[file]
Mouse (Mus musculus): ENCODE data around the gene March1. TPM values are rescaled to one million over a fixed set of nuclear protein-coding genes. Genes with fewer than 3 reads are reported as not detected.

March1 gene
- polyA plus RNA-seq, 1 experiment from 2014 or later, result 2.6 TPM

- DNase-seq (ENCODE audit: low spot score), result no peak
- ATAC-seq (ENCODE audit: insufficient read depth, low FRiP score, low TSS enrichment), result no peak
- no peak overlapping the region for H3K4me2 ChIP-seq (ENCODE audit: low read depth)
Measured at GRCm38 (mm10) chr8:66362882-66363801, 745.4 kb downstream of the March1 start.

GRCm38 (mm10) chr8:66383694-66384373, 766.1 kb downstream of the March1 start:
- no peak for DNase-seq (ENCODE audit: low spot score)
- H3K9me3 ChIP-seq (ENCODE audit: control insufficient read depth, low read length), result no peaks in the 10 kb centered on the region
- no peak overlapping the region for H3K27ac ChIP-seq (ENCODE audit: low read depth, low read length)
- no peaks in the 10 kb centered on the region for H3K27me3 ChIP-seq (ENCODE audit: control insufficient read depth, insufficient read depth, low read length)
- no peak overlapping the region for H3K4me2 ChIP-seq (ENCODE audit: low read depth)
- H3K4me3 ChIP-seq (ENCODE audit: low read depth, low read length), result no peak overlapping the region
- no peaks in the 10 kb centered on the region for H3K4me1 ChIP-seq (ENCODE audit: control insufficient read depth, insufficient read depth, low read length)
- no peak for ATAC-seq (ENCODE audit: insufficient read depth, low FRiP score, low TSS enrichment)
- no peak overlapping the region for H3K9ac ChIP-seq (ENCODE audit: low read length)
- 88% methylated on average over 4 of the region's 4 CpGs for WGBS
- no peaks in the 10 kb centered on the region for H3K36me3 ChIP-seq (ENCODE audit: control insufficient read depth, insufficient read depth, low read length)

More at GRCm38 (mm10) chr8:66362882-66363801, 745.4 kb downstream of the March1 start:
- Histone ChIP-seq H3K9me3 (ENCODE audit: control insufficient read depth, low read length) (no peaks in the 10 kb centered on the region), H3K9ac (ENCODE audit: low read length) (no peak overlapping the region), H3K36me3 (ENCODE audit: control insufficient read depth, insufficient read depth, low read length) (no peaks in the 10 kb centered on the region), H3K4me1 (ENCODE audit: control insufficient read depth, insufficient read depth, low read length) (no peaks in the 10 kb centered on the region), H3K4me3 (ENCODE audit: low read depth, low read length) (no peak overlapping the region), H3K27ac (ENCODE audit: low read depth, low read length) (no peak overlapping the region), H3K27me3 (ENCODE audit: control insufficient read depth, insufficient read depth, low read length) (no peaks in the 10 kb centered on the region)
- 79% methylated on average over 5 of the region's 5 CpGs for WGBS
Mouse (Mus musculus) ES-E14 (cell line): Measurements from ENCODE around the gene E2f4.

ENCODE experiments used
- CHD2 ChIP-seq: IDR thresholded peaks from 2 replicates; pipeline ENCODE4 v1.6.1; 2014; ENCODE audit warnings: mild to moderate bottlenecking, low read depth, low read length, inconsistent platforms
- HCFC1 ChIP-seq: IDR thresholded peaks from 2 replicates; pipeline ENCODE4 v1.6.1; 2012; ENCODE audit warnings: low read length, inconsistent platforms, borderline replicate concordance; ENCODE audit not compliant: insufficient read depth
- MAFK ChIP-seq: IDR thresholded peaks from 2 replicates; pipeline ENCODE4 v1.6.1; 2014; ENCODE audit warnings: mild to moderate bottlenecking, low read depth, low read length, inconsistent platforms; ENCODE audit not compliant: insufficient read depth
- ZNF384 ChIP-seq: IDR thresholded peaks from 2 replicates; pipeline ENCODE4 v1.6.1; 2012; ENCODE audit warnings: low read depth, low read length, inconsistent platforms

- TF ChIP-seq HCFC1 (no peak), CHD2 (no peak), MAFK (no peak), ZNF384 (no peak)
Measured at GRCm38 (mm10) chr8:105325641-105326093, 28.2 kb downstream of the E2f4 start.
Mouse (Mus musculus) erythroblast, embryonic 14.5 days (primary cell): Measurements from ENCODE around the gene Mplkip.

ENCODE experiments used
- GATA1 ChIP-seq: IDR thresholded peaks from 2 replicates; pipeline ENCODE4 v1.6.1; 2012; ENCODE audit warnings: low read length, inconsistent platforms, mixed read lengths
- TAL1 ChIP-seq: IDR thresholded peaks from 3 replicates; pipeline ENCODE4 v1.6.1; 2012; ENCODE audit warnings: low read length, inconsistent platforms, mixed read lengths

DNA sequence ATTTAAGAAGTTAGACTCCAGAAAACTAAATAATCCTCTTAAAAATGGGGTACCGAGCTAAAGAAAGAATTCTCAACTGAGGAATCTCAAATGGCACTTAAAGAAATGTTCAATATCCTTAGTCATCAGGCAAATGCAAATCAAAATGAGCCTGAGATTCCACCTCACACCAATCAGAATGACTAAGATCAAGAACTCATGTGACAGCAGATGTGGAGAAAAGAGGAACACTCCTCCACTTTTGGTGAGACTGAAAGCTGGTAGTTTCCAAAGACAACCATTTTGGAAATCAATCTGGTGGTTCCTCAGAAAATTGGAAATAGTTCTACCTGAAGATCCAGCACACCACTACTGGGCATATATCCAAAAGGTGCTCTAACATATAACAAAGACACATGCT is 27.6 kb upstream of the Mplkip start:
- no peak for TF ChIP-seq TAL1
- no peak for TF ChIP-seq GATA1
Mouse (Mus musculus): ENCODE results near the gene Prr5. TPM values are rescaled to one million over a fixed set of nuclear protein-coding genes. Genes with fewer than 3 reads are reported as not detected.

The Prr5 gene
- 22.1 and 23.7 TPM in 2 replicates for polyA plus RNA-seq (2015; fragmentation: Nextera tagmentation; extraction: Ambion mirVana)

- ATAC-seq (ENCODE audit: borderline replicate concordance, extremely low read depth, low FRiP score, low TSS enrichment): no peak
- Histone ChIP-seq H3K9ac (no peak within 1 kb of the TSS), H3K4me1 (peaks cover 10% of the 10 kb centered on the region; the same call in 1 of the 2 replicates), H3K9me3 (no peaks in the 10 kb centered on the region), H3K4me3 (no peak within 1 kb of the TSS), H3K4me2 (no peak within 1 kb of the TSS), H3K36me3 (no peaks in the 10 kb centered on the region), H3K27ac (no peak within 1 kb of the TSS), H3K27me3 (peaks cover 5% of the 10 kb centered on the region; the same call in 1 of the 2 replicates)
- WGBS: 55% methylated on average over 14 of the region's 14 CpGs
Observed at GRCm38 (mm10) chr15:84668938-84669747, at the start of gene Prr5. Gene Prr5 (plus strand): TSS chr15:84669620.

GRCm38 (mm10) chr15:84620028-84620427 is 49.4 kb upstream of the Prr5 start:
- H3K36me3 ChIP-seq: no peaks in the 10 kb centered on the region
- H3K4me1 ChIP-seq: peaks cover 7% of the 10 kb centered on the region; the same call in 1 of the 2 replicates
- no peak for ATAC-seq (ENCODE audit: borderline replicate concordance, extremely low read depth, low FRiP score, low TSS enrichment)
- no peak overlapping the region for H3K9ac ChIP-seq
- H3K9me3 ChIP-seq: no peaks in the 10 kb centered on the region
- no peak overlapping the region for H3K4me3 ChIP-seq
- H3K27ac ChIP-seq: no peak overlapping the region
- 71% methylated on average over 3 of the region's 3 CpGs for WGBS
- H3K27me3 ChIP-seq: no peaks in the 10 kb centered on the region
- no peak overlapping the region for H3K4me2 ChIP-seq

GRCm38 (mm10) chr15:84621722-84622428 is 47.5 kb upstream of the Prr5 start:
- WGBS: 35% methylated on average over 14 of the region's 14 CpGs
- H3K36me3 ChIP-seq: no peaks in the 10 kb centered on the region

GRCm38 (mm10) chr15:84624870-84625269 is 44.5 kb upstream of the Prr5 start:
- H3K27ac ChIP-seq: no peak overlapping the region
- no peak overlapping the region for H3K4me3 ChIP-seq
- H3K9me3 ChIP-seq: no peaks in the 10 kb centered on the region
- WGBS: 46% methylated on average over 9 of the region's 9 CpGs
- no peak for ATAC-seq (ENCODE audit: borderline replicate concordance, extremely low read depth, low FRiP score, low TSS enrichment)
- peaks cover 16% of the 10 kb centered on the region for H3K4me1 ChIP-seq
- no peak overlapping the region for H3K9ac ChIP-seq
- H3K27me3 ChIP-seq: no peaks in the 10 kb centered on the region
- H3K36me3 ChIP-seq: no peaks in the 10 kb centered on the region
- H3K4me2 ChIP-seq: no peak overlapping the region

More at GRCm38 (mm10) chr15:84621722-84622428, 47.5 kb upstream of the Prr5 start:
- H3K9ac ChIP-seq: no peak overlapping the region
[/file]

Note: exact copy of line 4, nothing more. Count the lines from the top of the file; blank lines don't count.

- DNase-seq (ENCODE audit: low spot score), result no peak